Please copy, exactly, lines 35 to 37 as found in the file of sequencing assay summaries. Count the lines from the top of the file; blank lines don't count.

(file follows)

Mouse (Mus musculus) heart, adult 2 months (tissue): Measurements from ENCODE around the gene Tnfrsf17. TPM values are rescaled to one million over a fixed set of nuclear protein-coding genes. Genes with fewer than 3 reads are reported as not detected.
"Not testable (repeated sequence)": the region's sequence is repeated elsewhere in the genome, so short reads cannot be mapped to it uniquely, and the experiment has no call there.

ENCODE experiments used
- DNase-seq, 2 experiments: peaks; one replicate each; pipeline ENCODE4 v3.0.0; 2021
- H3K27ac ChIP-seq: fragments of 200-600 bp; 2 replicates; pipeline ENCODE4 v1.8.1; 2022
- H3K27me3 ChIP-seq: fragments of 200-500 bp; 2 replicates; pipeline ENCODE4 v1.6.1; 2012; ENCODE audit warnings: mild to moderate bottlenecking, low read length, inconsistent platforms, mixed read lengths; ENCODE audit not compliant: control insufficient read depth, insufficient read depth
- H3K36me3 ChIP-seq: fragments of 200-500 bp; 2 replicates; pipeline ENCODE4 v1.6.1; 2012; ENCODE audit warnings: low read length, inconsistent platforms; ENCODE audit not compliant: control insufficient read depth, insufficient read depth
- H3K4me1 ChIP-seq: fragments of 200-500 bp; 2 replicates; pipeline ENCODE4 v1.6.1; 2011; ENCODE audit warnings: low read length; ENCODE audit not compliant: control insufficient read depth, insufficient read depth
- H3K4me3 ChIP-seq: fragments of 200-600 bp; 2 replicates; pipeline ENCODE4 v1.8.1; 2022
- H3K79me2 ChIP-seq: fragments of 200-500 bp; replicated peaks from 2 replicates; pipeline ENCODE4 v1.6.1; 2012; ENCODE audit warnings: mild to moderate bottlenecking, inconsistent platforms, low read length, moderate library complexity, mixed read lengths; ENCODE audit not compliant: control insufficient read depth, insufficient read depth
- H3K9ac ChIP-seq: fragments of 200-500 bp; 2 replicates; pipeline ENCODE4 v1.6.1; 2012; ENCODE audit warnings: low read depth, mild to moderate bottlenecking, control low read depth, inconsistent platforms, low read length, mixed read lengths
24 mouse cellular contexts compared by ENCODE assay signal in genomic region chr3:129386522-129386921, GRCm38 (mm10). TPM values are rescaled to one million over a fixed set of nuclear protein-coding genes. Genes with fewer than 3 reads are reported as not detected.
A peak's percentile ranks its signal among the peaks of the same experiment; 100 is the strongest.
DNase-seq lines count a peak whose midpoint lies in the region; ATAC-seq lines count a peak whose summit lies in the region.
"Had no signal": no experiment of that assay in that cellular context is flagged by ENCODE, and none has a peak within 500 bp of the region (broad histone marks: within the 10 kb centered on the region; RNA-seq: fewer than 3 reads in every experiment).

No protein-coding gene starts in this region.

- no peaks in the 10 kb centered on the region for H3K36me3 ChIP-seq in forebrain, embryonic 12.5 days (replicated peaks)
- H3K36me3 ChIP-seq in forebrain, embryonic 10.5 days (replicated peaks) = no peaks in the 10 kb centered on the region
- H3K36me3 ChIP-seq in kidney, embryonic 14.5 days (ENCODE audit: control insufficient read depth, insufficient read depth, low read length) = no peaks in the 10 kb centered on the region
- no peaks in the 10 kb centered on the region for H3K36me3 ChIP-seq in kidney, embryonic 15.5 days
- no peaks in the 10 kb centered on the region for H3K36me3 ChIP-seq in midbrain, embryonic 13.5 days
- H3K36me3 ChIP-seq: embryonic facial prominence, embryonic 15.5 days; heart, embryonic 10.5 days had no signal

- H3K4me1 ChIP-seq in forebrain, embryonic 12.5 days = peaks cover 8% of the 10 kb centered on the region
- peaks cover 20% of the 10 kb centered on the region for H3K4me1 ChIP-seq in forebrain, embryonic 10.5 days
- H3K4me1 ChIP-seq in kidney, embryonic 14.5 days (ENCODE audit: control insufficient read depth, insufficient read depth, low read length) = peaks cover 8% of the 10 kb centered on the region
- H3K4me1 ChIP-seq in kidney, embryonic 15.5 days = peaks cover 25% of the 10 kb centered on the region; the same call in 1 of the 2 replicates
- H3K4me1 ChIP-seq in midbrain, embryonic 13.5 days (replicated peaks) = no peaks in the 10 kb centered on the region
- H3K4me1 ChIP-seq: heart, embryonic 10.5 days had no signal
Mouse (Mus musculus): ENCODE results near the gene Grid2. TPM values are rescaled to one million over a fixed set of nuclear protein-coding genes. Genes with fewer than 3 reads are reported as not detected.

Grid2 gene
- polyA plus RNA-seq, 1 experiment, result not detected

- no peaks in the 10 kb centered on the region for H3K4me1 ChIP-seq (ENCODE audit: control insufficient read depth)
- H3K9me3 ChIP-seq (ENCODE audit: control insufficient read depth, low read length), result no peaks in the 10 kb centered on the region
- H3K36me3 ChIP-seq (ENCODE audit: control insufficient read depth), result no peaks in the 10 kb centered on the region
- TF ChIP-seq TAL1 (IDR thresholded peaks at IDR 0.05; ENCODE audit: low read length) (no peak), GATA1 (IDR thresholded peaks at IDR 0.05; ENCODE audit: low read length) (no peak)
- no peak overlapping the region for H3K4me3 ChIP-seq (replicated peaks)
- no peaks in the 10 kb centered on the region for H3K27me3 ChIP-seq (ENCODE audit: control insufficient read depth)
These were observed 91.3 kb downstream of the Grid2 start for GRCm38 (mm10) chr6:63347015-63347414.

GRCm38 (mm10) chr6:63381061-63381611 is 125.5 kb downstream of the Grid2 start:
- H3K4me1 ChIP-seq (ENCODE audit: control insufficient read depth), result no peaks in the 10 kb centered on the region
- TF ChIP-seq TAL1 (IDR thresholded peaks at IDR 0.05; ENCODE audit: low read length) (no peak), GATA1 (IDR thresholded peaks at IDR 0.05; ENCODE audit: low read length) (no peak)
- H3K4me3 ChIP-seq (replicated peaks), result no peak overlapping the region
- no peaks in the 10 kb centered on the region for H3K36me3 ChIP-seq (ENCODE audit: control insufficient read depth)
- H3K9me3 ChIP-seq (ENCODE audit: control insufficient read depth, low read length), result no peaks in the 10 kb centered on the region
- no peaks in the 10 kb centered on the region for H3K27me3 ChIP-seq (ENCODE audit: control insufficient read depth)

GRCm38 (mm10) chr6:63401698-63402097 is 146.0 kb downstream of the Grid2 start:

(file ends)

- TF ChIP-seq TAL1 (IDR thresholded peaks at IDR 0.05; ENCODE audit: low read length) (no peak), GATA1 (IDR thresholded peaks at IDR 0.05; ENCODE audit: low read length) (no peak)
- no peak overlapping the region for H3K4me3 ChIP-seq (replicated peaks)
- no peaks in the 10 kb centered on the region for H3K27me3 ChIP-seq (ENCODE audit: control insufficient read depth)